In the 1930s, Laurel and Hardy were a larger-than-life slapstick comedy duo whose work and life are now recounted in director Jon S. Baird and screenwriter Jeff Pope’s “Stan & Ollie.” The film intimately explores Stan Laurel and Oliver Hardy’s personal relationship toward the end of their careers. (Their final feature together, “Atoll K,” premiered in 1951.) In order to find the perfect pair to reimagine these iconic performers on the big screen, casting director Andy Pryor set out on a search that would eventually land him on two actors similarly lauded for their body of work today: Steve Coogan as Laurel and John C. Reilly as Hardy.
How did you re-create the iconic duo in “Stan & Ollie”?
I became involved early on in the process when they were trying to get it off the ground. Casting the two main characters was completely key to the film being made. We had discussed Steve Coogan very early on, because Jeff Pope, who wrote the film, had worked with him before [in “Philomena.”] We were very keen for Oliver to be played by an American, and we arrived quickly at the idea of John C. Reilly. He’s a great actor, but he also has great comic timing. We didn’t actually realize when we approached him that he was a big fan of Laurel and Hardy.
What type of research went into the process prior to casting?
I was very familiar with the real Laurel and Hardy. When I was growing up in the 1970s and ’80s, British TV showed those movies all the time. They were very much a part of the landscape of our movie upbringing. They’re really iconic figures, and it’s always very challenging to cast those kinds of roles because everybody has this responsibility to honor those great talents. We all knew that we needed great actors and great comic actors, and that’s not always so easy to find.
What made casting this film different from other projects you’ve worked on?
I think it’s that responsibility of it being about real people. Laurel and Hardy are an act that so many people have loved and so many people are fans of, and you have to tell a story that stands on its own. It’s the kind of movie that, even if you didn’t know much about the real people, you can still appreciate what it and those men are about and what their relationships were. With something that’s entirely fictional, I’d probably have more [freedom] to think laterally, so there are limitations, to a degree. With a film like this, they’re limitations of strength because it had to feel right for all of the parts, even the very small ones. The fabric of the world needed to ring true and be entertaining and moving.
What advice do you have for actors?
Get as much experience as you can. It’s a difficult job; there’s a lot of waiting around, and I think actors can feel disempowered if they’re not working. You’ve got to be pretty resilient and you’ve got to be pretty thick-skinned to make a career in acting. I think one of the best ways around that is to get as much experience as you can so that you have the skills and the tools to be able to make your career. It also gives you more opportunity for your work to be seen rather than sitting and waiting for the phone to ring.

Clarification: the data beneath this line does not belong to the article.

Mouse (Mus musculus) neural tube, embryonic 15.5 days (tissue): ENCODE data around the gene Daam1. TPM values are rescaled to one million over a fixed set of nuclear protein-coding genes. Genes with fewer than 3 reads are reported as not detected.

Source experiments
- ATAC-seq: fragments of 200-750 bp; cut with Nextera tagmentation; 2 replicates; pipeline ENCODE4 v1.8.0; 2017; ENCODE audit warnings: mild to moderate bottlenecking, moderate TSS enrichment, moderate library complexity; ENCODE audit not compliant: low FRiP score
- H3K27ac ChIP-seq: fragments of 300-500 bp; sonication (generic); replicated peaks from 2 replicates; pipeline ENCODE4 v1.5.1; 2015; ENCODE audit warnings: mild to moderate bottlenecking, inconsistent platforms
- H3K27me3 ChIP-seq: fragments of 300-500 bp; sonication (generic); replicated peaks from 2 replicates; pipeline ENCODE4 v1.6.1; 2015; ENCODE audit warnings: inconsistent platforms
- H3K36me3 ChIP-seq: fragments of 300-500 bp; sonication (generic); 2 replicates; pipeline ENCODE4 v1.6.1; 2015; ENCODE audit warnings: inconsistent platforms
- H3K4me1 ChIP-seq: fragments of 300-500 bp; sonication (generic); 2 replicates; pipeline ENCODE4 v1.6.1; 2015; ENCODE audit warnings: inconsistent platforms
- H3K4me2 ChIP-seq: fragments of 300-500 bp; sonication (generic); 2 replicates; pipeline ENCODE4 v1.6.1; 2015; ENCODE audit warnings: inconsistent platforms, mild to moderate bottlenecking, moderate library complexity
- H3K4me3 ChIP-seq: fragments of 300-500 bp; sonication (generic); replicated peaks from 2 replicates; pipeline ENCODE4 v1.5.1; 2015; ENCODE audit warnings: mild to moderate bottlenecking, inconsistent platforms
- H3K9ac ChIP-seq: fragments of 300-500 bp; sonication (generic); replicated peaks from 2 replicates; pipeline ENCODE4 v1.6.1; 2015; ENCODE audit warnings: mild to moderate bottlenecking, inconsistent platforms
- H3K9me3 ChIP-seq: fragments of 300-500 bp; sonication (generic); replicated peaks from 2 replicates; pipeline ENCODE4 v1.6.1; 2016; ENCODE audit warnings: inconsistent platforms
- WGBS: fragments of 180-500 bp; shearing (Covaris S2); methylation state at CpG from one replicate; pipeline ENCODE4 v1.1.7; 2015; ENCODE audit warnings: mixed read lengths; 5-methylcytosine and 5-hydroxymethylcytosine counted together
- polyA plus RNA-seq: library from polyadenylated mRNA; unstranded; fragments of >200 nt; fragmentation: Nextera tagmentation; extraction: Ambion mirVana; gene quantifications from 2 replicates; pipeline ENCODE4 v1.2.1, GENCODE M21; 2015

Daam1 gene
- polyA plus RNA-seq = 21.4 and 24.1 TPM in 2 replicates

How did you cast Laurel and Hardy’s wives, who became crucial to the tone of the film?
They are, to a great degree, based on reality. We have photographs and we have the research—but very little footage of them. I think we had a little more license to work with them than we did with Stan and Ollie. It’s a testament to the script that they aren’t just token women—that they’re characters in their own right and they carry their own journey in the story. They have to be impactful onscreen, so we needed to think of strong actors for those roles. Shirley Henderson plays Lucille Hardy and Nina Arianda plays Ida Kitaeva Laurel, and again, they needed to have comedy talent to pull that off. The line that Rufus Jones says in the movie, “You’re two double acts for the price of one,” is really what we were looking for. The audience needs to kind of fall in love with those two women. They’re tough; being married to such big stars probably would mean they are able to hold their own and be strong within their marriages. We needed two women who were really upfront and really would ping out at the audience.
What’s something an actor can do in an audition that makes them memorable, even if they don’t get the part?
The actors that stick in my mind are the ones who are prepared, focused, and who come in with a take on a role. Even if that take isn’t one that a director or a casting director would agree with, it’s always good to have an opinion about the person you’re playing and then be prepared to be flexible about that rather than going in and expecting it to happen spontaneously. That comes back to preparation and really thinking through where the character comes from.
What shouldn’t an actor do when auditioning for you?
Stopping in the middle of a scene, unless you’re in real trouble with your lines, is never a good idea. You’re stepping out of the scene when usually we’ll give them a chance to try again. It’s a casting director’s job, as much as possible, to put an actor at ease. We want actors to be as relaxed as they can be when they come into an audition. I think actors feel that perhaps we’re sitting there thinking, Go on, impress me. Of course we want to be impressed, but actually, we want to empower them to do their best work. I prefer it when actors see us as their allies rather than as the gatekeepers.
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